Tuesday, August 25, 2009


A Friggin' Huge Number
Nine trillion dollars. That's how much the government will spend that it doesn't have over the next ten years. $30,000 for every man, woman and child in the United States. This, which we had all suspected but was confirmed by the White House Office of Management and Budget today. I couldn't have fathomed in the heady days of the late 1990s when we were running surpluses and talking about having the federal debt paid off by about now, but here we are. It is sobering and very concerning. Debt levels this high suck financial capital out of our economy and create a very real risk of rising inflation and ballooning interest rates as we print money to continue to service our debt. A financial collapse could loom if our creditors in China and Saudi Arabia decide to stop gobbling up our debt. It is an untenable, unsustainable situation. Our debt, already 70% of our GDP, could balloon to over 100% of our GDP.

How Did We Get Here?
How did this incredible crash from better than balanced budgets to eye-popping deficits happen? There were several contributing factors....

(1) The Bush Tax Cuts
Quote me Laffer curves all you want. Laffer may have been right that beyond a point, tax increases no longer increase government revenues -- surely if a government is taxing 90% of income and it hikes it to 100%, it won't see an increase -- but we were not at that point. The proof is in the revenue explosion that occurred in the 1990s after the Clinton tax hikes that led to a balanced budget. The Bush tax cuts cost us $150 billion per year.

(2) The Iraq and Afghanistan Wars
The wars have been phenomenally expensive as we have had the costs not only of deployed troops but of hundred of thousands of private contractors from Blackwater, Halliburton and others. Annual cost: close to $200 billion

(3) Medicare Perscription Drugs
An amazingly quiet bill in retrospect, President George W. Bush signed into law early in his Presidency a perscription drug benefit as part of Medicare. Liberals panned it as a give-away to big pharma. Conservatives shunned it as an exploding entitlement. Yet the broad bi-partisan middle passed it. Whoever was right it costs about $150 billion / year.

(4) Entitlement Explosion
Health care spending is rising at double the rate of inflation....and the number of people on the Medicare roles is rising even more rapidly as the retirement-age population grows and life expectancy extends.

Social Security is rising in cost too, due to life expectancy and population demographics but at a less alarming rate.

So where are we?

Today 2019
Entitlements 2.0 trillion 3.0 trillion
Defense 0.7 trillion 0.9 trillion
Interest 0.3 trillion 0.8 trillion
TARP* 0.3 trillion none
Domestic Discretionary 0.6 trillion 0.7 trillion
Total Spending 3.8 trillion 5.4 trillion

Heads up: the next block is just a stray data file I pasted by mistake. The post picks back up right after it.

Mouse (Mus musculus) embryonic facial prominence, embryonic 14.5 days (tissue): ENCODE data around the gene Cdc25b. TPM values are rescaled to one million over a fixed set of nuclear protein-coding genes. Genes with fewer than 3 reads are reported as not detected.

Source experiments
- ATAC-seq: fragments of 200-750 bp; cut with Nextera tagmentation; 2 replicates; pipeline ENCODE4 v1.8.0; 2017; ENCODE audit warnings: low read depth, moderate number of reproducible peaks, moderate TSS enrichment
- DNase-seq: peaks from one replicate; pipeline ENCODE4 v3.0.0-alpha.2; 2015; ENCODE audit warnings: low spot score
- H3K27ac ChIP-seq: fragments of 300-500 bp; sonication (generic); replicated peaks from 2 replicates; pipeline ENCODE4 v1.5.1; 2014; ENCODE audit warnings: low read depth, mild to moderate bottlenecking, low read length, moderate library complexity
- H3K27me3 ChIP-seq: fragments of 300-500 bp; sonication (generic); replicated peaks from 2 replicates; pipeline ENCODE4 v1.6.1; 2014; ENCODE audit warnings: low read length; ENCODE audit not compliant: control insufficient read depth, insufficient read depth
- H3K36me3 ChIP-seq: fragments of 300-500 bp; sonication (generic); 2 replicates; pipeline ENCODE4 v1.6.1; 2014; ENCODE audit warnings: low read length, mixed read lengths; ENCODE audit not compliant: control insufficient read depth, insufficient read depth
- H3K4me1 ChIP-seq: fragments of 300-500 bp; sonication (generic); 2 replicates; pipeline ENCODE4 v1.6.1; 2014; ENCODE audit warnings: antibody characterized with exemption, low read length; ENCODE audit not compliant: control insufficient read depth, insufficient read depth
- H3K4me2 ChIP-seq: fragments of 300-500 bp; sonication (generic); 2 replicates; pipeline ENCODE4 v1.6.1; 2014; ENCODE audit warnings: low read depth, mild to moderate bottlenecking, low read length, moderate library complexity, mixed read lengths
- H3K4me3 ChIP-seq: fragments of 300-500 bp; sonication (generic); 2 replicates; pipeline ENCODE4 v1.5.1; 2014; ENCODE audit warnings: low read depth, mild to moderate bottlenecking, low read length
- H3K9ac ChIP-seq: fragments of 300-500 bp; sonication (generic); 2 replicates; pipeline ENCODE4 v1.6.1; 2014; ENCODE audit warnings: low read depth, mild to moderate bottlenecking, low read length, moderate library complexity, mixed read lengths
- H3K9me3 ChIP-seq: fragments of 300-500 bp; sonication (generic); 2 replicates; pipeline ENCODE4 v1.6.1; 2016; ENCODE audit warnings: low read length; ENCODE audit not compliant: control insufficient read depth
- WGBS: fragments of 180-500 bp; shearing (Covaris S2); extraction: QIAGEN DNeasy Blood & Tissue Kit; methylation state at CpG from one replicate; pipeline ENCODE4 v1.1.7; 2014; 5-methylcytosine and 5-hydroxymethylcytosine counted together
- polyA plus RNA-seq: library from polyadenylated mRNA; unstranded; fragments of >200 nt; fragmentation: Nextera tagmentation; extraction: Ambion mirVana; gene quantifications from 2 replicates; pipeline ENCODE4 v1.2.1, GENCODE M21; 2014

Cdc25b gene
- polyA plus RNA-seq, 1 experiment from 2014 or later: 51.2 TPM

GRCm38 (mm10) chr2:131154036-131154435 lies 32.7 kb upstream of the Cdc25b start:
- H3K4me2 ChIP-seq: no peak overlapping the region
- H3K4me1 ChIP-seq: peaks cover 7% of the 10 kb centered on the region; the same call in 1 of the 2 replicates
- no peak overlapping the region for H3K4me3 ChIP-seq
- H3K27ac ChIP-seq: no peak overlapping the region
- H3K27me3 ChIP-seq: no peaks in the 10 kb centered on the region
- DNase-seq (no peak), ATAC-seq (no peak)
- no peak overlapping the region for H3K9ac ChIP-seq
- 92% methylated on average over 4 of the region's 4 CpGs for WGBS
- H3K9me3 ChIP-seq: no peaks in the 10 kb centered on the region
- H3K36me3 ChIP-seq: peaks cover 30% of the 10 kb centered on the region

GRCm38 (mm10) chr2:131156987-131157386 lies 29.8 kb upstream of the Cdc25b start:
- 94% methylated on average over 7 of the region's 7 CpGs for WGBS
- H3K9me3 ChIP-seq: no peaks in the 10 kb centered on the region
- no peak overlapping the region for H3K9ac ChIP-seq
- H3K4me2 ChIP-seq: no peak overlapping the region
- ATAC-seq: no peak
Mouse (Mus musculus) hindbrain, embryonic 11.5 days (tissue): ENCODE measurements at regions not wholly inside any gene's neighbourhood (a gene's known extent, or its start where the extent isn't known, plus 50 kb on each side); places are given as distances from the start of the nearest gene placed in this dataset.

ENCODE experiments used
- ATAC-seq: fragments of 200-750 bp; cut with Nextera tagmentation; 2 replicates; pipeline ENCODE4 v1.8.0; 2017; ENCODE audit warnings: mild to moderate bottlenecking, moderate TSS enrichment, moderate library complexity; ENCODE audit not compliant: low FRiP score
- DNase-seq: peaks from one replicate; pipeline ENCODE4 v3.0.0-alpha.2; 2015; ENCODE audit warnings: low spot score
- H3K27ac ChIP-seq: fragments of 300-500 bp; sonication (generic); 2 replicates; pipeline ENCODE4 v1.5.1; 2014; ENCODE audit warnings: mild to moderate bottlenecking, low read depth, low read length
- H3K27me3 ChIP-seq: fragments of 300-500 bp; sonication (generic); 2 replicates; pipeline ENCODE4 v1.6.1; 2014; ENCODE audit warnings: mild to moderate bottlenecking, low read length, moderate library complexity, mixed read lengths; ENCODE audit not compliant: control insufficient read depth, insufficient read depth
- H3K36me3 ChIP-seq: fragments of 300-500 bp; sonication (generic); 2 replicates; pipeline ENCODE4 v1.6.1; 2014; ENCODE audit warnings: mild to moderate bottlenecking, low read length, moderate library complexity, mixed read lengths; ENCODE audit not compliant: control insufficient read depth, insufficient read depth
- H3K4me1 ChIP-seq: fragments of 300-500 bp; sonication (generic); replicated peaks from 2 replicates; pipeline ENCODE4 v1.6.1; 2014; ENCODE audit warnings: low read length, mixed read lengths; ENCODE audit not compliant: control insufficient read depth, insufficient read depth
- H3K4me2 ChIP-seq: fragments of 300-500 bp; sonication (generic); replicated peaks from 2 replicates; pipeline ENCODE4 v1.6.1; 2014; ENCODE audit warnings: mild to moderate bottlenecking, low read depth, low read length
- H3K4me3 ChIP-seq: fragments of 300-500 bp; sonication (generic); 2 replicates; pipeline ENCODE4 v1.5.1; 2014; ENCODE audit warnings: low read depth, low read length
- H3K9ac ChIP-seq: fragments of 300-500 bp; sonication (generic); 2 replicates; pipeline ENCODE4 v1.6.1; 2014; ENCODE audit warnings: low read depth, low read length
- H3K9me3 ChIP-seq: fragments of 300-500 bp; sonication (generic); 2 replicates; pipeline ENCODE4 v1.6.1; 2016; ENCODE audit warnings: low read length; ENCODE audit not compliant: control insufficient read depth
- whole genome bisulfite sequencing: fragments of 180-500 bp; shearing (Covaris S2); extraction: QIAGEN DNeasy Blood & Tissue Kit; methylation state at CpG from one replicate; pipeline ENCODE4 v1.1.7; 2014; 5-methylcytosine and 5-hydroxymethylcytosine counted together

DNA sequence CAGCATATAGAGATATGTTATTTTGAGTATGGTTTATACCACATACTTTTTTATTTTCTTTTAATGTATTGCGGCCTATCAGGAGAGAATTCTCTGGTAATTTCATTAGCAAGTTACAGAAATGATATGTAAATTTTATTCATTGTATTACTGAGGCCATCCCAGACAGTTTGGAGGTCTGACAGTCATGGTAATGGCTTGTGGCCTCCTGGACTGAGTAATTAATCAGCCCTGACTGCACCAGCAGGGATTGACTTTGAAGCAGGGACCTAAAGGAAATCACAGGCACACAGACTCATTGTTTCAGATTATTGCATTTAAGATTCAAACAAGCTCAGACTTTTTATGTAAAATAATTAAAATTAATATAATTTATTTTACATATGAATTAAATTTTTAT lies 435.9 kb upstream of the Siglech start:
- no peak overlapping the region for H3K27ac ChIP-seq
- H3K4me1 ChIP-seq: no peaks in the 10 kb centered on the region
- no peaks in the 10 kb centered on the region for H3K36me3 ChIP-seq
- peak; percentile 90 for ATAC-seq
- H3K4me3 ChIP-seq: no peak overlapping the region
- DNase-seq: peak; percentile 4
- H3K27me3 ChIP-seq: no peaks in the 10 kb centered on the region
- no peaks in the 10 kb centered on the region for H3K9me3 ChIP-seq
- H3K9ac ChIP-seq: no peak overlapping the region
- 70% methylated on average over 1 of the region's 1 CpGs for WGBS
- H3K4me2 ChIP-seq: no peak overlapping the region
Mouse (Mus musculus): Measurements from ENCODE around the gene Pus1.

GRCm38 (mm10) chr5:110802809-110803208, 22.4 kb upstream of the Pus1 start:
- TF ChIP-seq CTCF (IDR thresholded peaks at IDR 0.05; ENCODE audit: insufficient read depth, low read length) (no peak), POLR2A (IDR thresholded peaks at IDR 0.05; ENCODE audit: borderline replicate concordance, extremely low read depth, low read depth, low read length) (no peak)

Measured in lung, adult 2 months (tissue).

Revenues 2.2 trillion 4.3 trillion
Deficit 1.6 trillion 1.1 trillion

* TARP expenditures were close to $0.7 trillion but are estimated at $0.3 trillion because the government received tangible assets in return for the money -- losses under the program are estimated at $0.3 trillion

What Do We Do?
As you can see from the spending above, any discussion of domestic discretionary spending is largely irrelevant. Yes, there is waste in earmarks, as Sen. John McCain (R-AZ) and others have often pointed out. But the spending, in total budget terms is a pittance at 16% of the current budget and 13% of the 2019 budget. We can get more efficient, but we aren't going to wholesale eliminate government departments...at least not yet.

Interest is an output...an output of our debt level and current interest rates. The only way to control it is to reduce other spending and thereby reduce debt.

This leaves us with the three whoppers: taxes, entitlements and defense spending. Taxes will HAVE ot go up. Entitlements will HAVE to be reformed -- higher retirement ages, lower benefits, etc. Defense will have to be reduced.

So what to do specifically?
(1) Defense
* Find a way out of Iraq (yes, we still have lots of troops there) and Afghanistan
* Cancel all the Military-Industrial giveways like next-generation fighter plans and nuclear subs
* Increase the number of reservists and decrease the number of active-duty troops
No other country on earth spends on defense like we do. Can we really afford to keep being the global police force?

(2) Taxes
* Let the Bush tax cuts expire...all of them
* Enact real cap and trade where ALL carbon is auctioned and there are no give-aways to big coal
* Hike gas taxes by $1/gallon
* Raise capital gains tax to coincide with income taxes
* Phase-out 401K deductibility for high-income individuals

(3) Entitlements
* Move to a cash-balance program for Social Security that automatically adjusts as life-expectancy changes or move the retirement age to 70 and index to life expectancy
* Require Canada-equivalen tpricing for Medicare perscription drug benefits, ban pharma ads while we are at it
* Move Medicare eligibility to 70
* Comprehensively fix health care inflation and confront rationing questions head on

None of these are pleasant solutions and many are probably politically infeasible today. There are many other good ideas that could be used as substitutes. But the notion that we can fix this without making tough and painful choices is just wrong. The longer we wait to act, the worse it will get. And if we pass the brink and T-bill rates spike and we are forced to print money to service the debt, the recession of 2008/2009 will seem like the good old days.

Mr. President, I know Health Care Reform is a part of the solution, but let's be honest, you haven't provided us with a real, candid assessment of what you intend to do about the deficit. Ignoring it won't make it go away. And it will mar your presidency if you don't take it head on.

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